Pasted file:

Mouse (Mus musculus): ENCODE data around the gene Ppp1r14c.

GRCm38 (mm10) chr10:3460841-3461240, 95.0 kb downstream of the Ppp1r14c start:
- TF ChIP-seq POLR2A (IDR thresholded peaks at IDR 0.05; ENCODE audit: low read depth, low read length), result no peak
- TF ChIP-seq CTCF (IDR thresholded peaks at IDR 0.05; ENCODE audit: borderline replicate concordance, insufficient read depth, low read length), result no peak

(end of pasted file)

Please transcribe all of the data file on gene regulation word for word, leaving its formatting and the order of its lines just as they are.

Mouse (Mus musculus): ENCODE data around the gene Ppp1r14c.

GRCm38 (mm10) chr10:3460841-3461240, 95.0 kb downstream of the Ppp1r14c start:
- TF ChIP-seq POLR2A (IDR thresholded peaks at IDR 0.05; ENCODE audit: low read depth, low read length), result no peak
- TF ChIP-seq CTCF (IDR thresholded peaks at IDR 0.05; ENCODE audit: borderline replicate concordance, insufficient read depth, low read length), result no peak